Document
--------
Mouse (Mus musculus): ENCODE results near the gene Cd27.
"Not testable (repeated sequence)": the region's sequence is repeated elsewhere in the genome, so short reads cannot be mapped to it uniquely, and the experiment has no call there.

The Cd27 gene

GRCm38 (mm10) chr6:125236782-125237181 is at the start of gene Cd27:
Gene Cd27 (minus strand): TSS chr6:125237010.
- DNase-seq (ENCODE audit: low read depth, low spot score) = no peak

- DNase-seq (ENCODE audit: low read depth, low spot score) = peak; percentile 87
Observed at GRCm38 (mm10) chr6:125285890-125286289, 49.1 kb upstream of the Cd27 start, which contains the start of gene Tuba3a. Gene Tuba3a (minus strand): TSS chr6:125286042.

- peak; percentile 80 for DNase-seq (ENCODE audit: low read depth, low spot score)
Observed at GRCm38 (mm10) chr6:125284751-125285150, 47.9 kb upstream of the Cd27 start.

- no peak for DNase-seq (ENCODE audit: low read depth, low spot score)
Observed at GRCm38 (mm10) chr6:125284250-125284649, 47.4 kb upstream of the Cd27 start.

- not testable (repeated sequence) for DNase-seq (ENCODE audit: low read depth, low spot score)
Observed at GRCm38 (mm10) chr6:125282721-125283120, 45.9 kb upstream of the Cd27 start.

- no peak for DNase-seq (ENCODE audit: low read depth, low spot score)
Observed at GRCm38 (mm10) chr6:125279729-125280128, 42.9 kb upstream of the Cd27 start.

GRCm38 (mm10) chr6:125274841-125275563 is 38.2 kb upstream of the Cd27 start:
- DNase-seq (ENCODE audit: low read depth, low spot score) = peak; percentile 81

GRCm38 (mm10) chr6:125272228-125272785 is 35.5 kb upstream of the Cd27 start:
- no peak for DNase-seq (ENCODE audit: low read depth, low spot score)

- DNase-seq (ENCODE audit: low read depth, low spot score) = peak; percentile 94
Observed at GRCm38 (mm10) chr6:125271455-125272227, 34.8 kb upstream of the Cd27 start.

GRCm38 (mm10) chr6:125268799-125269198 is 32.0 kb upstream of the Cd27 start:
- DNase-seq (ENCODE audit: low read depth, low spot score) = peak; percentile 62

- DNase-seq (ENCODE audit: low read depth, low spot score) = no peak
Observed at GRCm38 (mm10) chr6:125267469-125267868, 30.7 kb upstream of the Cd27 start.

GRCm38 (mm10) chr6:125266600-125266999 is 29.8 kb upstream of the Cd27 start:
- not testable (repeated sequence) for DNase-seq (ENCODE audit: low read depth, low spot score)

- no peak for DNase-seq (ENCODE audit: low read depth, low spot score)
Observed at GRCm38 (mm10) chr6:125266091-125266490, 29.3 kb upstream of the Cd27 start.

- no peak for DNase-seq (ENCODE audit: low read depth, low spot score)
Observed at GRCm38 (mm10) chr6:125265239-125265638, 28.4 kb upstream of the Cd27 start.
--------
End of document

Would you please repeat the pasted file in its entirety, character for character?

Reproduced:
Mouse (Mus musculus): ENCODE results near the gene Cd27.
"Not testable (repeated sequence)": the region's sequence is repeated elsewhere in the genome, so short reads cannot be mapped to it uniquely, and the experiment has no call there.

The Cd27 gene

GRCm38 (mm10) chr6:125236782-125237181 is at the start of gene Cd27:
Gene Cd27 (minus strand): TSS chr6:125237010.
- DNase-seq (ENCODE audit: low read depth, low spot score) = no peak

- DNase-seq (ENCODE audit: low read depth, low spot score) = peak; percentile 87
Observed at GRCm38 (mm10) chr6:125285890-125286289, 49.1 kb upstream of the Cd27 start, which contains the start of gene Tuba3a. Gene Tuba3a (minus strand): TSS chr6:125286042.

- peak; percentile 80 for DNase-seq (ENCODE audit: low read depth, low spot score)
Observed at GRCm38 (mm10) chr6:125284751-125285150, 47.9 kb upstream of the Cd27 start.

- no peak for DNase-seq (ENCODE audit: low read depth, low spot score)
Observed at GRCm38 (mm10) chr6:125284250-125284649, 47.4 kb upstream of the Cd27 start.

- not testable (repeated sequence) for DNase-seq (ENCODE audit: low read depth, low spot score)
Observed at GRCm38 (mm10) chr6:125282721-125283120, 45.9 kb upstream of the Cd27 start.

- no peak for DNase-seq (ENCODE audit: low read depth, low spot score)
Observed at GRCm38 (mm10) chr6:125279729-125280128, 42.9 kb upstream of the Cd27 start.

GRCm38 (mm10) chr6:125274841-125275563 is 38.2 kb upstream of the Cd27 start:
- DNase-seq (ENCODE audit: low read depth, low spot score) = peak; percentile 81

GRCm38 (mm10) chr6:125272228-125272785 is 35.5 kb upstream of the Cd27 start:
- no peak for DNase-seq (ENCODE audit: low read depth, low spot score)

- DNase-seq (ENCODE audit: low read depth, low spot score) = peak; percentile 94
Observed at GRCm38 (mm10) chr6:125271455-125272227, 34.8 kb upstream of the Cd27 start.

GRCm38 (mm10) chr6:125268799-125269198 is 32.0 kb upstream of the Cd27 start:
- DNase-seq (ENCODE audit: low read depth, low spot score) = peak; percentile 62

- DNase-seq (ENCODE audit: low read depth, low spot score) = no peak
Observed at GRCm38 (mm10) chr6:125267469-125267868, 30.7 kb upstream of the Cd27 start.

GRCm38 (mm10) chr6:125266600-125266999 is 29.8 kb upstream of the Cd27 start:
- not testable (repeated sequence) for DNase-seq (ENCODE audit: low read depth, low spot score)

- no peak for DNase-seq (ENCODE audit: low read depth, low spot score)
Observed at GRCm38 (mm10) chr6:125266091-125266490, 29.3 kb upstream of the Cd27 start.

- no peak for DNase-seq (ENCODE audit: low read depth, low spot score)
Observed at GRCm38 (mm10) chr6:125265239-125265638, 28.4 kb upstream of the Cd27 start.